This guest post was contributed by Eric Halberg.
You just got a new entertainment system – it’s a multi-component system. All you need now is a clever way to put it together and make everything look like it was built with the house. That’s easier said than done. Every new system that you buy has wires – wires that you don’t want showing, but that are necessary to make your system work. Here’s how you get your service set up and running smoothly.
Choose Your Service Provider
The most important thing for your home entertainment system is a good service provider. What good is the gear if you don’t have anything to display on the TV screen? Buy the fastest Internet connection you can afford. Companies, like Frontier.com, often allow you to unbundle your services so you can just buy Internet service if you want.
This is a good idea if you plan to make use of online streaming services instead of traditional cable service.
Choose The Right Cables
First things first – you need the right cables. If you have a new TV, you probably would be best off getting HDMI cables. They transfer high-quality video and audio. Older sets might not have HDMI, but you can still get DVI with optical audio most of the time. It’s not as good as HDMI, but it’s close.
Choose the right length of cable. Usually, cables are sold in three, six, and 10 feet, with some cables stretching out to 20 feet or more. Try to keep all of your electronic devices close together since the longer cables tend to be pretty pricey.
Measure the distance between your components and your AV receiver (or the TV if you don’t have a receiver). Next, measure the distance from your TV to the AV receiver (if you have one). Always round up when you go to buy the cable. So, if the distance between your components is 5 and a half feet, buy a 6-foot cable.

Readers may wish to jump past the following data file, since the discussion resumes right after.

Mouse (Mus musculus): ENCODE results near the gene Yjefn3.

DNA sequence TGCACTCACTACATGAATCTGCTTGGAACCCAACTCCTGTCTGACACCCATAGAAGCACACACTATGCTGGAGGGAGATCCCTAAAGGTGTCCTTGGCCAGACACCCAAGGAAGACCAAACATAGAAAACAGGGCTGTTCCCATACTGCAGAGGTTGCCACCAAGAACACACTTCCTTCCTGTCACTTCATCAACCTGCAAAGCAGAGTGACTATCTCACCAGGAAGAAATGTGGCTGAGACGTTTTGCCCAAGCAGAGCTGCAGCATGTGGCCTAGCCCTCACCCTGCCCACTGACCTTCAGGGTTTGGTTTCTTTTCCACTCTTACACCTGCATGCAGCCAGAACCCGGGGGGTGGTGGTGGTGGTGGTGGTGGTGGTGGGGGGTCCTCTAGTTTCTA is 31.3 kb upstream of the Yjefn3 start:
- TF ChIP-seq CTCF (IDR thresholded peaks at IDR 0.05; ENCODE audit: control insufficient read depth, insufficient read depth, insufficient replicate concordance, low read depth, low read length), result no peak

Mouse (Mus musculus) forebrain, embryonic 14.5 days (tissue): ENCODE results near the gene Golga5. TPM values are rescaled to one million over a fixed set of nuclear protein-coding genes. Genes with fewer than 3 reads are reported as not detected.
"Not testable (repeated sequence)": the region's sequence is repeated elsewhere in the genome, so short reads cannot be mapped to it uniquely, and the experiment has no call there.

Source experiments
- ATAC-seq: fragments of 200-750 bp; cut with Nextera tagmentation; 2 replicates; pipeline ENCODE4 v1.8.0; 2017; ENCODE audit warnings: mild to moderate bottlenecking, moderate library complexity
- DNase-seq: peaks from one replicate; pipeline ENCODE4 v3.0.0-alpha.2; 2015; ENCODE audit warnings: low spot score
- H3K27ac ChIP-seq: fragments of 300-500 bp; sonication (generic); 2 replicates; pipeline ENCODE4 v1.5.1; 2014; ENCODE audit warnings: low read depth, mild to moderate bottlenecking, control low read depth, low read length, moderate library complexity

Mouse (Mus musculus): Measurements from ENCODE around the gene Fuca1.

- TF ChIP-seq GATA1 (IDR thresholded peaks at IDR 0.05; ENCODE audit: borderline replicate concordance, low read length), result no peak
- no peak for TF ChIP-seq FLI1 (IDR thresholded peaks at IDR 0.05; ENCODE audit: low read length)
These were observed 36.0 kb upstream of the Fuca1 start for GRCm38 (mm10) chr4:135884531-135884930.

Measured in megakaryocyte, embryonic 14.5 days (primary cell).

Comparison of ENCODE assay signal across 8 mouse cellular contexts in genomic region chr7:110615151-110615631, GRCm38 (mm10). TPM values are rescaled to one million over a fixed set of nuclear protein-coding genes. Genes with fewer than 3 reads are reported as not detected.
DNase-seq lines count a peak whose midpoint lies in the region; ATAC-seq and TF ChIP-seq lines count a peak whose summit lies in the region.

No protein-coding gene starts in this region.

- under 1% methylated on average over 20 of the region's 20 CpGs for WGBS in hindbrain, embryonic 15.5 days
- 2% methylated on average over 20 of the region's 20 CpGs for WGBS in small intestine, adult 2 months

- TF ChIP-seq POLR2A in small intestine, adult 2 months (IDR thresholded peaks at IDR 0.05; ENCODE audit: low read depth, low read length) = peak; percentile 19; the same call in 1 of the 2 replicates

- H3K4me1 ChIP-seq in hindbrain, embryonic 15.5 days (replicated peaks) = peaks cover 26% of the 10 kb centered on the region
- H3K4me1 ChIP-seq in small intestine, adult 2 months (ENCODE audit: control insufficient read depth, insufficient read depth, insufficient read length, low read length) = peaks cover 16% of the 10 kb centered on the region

If you have a Blu-Ray player, make sure you’re buying speed-verified cables that can handle full HD resolution.
Once you’ve purchased everything you need, it’s time to connect everything. Locate the HDMI connectors on your components. They should be pretty obvious. Next, connect everything together. HMDI inputs go to the outputs on your devices. If you don’t have a receiver, you’ll be connecting your Blu-Ray, and any other electronics, directly to your TV.
Now that everything is hooked up, it’s time to hide everything. There’s nothing like dangling and tangled cords to make your home theater look, well, amateurish. Buy cable wraps and some electrical tape. Wrap everything. If you want to really hide your cables, tear up the baseboard hide the cables down under the drywall. Then, replace the molding.
If the cables need to travel across a room, you can consider tearing up the floor, but it might be easier to just run the cables under the carpet, lay down a giant area rug (if you have hard wood flooring), or run everything along the baseboard. When it all comes together, you shouldn’t see anything but the TV and the speakers.
Gary Munoz is an in-home repair specialist. He frequently shares his best tips with homeowners on family blogs.
Image Credit: William Hook (Flickr)